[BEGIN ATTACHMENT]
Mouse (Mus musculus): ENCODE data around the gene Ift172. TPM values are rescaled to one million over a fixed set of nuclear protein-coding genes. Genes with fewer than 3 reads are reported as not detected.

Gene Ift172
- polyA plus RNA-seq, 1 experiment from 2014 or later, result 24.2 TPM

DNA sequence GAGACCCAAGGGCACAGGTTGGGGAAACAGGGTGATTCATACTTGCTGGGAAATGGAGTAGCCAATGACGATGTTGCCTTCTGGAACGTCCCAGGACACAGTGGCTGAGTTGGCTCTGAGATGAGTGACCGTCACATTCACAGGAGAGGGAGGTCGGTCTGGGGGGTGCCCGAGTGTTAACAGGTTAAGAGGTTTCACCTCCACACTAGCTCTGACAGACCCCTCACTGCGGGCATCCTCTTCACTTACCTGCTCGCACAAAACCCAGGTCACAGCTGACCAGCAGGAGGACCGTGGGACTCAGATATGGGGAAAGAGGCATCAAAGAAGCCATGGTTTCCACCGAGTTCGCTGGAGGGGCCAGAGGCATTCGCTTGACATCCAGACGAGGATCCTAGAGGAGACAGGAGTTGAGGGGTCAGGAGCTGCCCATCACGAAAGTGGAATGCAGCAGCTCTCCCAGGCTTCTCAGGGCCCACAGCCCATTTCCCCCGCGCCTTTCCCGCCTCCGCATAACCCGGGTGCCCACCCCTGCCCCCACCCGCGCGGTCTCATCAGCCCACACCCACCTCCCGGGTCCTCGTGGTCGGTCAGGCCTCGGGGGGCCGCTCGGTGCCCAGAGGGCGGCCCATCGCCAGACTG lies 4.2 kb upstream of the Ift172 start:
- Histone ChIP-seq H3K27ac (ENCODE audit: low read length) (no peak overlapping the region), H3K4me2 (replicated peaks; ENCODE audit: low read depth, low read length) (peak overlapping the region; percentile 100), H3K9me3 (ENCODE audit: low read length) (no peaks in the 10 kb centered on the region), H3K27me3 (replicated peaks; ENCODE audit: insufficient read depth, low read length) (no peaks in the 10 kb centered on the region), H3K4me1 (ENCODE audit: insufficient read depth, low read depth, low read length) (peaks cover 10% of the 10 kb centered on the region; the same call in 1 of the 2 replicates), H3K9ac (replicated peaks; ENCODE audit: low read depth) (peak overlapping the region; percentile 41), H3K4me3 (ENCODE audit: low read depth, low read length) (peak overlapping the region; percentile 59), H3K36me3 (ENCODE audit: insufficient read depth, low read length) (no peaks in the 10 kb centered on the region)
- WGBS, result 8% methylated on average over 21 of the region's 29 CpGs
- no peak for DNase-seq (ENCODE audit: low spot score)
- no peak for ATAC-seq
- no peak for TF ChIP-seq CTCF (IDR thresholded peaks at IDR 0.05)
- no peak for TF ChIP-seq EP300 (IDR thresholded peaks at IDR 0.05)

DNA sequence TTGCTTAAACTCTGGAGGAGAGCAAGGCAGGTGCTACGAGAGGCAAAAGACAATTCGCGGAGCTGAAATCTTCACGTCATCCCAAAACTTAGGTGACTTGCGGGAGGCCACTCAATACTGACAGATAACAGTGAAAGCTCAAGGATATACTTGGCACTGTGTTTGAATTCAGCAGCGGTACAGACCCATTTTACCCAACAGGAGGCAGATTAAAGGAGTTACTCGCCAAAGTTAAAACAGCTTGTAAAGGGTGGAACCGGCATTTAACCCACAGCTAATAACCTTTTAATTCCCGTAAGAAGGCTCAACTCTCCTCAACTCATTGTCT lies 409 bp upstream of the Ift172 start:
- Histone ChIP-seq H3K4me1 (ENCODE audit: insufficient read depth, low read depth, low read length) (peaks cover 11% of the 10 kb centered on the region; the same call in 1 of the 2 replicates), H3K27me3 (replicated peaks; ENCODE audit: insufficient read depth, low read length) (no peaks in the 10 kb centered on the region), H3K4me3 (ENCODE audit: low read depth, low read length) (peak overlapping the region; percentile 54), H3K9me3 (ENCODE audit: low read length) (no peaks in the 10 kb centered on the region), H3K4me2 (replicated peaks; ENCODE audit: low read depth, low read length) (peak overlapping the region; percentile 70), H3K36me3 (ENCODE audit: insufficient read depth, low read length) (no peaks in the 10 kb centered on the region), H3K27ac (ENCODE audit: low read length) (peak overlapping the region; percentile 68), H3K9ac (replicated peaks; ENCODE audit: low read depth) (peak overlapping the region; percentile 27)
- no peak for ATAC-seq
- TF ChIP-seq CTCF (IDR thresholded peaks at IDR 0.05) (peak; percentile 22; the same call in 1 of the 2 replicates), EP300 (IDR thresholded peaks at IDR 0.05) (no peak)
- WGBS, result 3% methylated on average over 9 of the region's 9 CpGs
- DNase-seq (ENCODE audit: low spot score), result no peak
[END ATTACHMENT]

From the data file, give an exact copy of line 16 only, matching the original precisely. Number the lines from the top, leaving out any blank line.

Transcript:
- DNase-seq (ENCODE audit: low spot score), result no peak